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Old 03-04-2016, 12:10 PM   #35
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I can understand that but I don't want to fire up a generator every time I want a cup of coffee and since I'm up around 0500 my neighbours in the anchorage don't want me to either.
Our inverter ran the microwave and coffee maker just fine. Problem solved.

What on earth is the problem with having the modern comforts of home on a boat? I missed the memo on that one. And anyway, our boat was our house.
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Old 03-04-2016, 12:32 PM   #36
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My boat is my house and I like my comforts. Each liveaboard has become more house like in comforts.

Even in survival schools they teach you how to make your situation more comfy.

Sure I can make cowboy coffee on the propane stove...not happending if ghe drip coffer maker can be powered one of 5 different ways.. I used to lug 50 pounds of ice to my sailboat every week just to keep beer and wine cold when young and single...nope...no iceboxes on my boat these days.

I understand boaters that like it from one level above primitive camping all the way up to superyacht....but I am not so naive that it should not be done one way or another.
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Old 03-04-2016, 12:32 PM   #37
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Quote:
Originally Posted by manyboats View Post
Electric seems crazy to me.
That's like trying to turn one's boat into a house.
If you have an electric cooking stove your boat is a houseboat.
Quote:
Originally Posted by manyboats View Post
Is it true ...
One must start a diesel engine driving a generator to have a cup of tea?


OK, guess I have a houseboat. Our avatar proves it.



I suspect your first statement is an example of "for me" (you) and I'd deduce that means you also don't have a generator, don't have AC, don't have hot water, etc. Doesn't seem like that's a problem -- for you.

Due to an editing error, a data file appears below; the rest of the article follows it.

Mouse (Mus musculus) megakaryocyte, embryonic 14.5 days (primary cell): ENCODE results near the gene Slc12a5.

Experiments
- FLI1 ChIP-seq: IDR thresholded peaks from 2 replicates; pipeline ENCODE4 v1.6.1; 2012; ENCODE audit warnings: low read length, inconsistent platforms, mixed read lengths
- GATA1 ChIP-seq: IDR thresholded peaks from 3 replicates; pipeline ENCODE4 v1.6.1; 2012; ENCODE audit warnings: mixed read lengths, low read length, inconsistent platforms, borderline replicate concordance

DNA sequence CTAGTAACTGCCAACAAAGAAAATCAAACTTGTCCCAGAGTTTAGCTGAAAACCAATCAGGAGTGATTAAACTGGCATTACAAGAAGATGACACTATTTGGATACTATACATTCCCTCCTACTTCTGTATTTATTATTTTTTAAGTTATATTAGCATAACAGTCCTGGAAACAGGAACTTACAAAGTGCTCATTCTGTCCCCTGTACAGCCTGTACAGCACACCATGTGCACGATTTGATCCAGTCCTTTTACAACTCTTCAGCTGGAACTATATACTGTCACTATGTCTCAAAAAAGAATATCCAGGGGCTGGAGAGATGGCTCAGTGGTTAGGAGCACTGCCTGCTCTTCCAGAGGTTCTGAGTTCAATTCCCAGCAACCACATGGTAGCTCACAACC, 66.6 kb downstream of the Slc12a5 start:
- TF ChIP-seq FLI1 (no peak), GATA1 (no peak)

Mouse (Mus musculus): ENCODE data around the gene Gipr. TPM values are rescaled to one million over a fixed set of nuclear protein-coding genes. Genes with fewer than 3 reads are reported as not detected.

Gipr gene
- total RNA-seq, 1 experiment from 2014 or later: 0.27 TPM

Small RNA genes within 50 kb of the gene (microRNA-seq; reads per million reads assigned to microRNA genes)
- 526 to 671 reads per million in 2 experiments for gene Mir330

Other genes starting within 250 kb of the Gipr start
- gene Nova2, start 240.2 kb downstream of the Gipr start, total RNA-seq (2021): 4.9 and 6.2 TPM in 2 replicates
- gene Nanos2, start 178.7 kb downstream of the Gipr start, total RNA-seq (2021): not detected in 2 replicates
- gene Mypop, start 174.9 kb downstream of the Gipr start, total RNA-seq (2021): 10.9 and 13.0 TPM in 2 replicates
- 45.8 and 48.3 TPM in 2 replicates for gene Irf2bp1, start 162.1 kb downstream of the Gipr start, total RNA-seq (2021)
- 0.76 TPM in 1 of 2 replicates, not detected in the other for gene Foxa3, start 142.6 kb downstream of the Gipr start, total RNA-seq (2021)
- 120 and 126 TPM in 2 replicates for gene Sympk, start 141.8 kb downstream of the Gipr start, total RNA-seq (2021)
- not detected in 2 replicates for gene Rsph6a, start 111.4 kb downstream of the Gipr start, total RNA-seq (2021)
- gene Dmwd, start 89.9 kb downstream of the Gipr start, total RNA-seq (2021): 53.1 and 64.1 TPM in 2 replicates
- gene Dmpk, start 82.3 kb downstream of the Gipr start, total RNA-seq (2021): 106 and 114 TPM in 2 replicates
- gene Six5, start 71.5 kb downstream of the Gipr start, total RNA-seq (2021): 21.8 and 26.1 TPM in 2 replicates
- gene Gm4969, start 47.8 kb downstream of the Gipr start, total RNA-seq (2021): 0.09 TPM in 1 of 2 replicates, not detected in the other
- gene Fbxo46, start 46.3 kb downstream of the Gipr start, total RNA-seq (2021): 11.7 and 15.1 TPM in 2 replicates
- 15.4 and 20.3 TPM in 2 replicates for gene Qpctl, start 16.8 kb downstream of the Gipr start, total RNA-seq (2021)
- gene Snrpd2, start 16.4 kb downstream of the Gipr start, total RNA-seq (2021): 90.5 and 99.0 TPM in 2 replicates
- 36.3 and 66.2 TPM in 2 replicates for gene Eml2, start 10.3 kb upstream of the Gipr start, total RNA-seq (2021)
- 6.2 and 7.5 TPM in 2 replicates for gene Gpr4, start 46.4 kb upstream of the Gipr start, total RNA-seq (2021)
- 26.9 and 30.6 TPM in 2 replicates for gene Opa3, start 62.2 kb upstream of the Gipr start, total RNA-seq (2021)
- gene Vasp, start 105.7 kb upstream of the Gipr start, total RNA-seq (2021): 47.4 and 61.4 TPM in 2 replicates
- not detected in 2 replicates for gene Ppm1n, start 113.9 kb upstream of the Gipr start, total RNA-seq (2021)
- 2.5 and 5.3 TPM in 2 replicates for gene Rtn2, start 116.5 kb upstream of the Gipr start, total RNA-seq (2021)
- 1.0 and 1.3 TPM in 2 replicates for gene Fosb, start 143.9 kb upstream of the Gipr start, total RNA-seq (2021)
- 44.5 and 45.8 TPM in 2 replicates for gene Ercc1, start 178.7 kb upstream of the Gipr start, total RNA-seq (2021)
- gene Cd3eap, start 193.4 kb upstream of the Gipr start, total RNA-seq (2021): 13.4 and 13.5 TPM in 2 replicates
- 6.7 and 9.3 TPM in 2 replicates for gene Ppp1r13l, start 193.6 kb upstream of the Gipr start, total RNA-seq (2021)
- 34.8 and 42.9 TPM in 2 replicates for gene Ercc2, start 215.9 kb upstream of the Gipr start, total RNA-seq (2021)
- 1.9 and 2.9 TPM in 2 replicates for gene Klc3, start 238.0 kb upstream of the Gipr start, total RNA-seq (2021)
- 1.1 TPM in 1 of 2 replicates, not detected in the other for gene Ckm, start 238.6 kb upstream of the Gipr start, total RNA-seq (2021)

But it wouldn't be all that great in our life. We might as well drop back to paddling our canoe... which is good exercise, but not at all the same thing we enjoy now with "the houseboat."

And an inverter would work fine for a cup o' tea. Or popcorn.

But then you'd likely not have the electric appliances on board to take advantage of an inverter, yes? And maybe not a large enough battery bank in the first place? Just guessing...

Anyway, different strokes...

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Old 03-04-2016, 12:48 PM   #38
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Is it true ...
One must start a diesel engine driving a generator to have a cup of tea?

Definitely not. The inverter is strong enough to cook water with power from the batteries.


best regards / med venlig hilsen
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Old 03-04-2016, 12:48 PM   #39
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Propane stove. We wouldn't switch to electric. Too used to it.
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Old 03-04-2016, 01:58 PM   #40
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All electric except for gas grill(uses the 1lb bottle). Inverter runs microwave and coffee maker. I cook with gas at home but I can get by with the one burner stove top or electric skillet while aboard.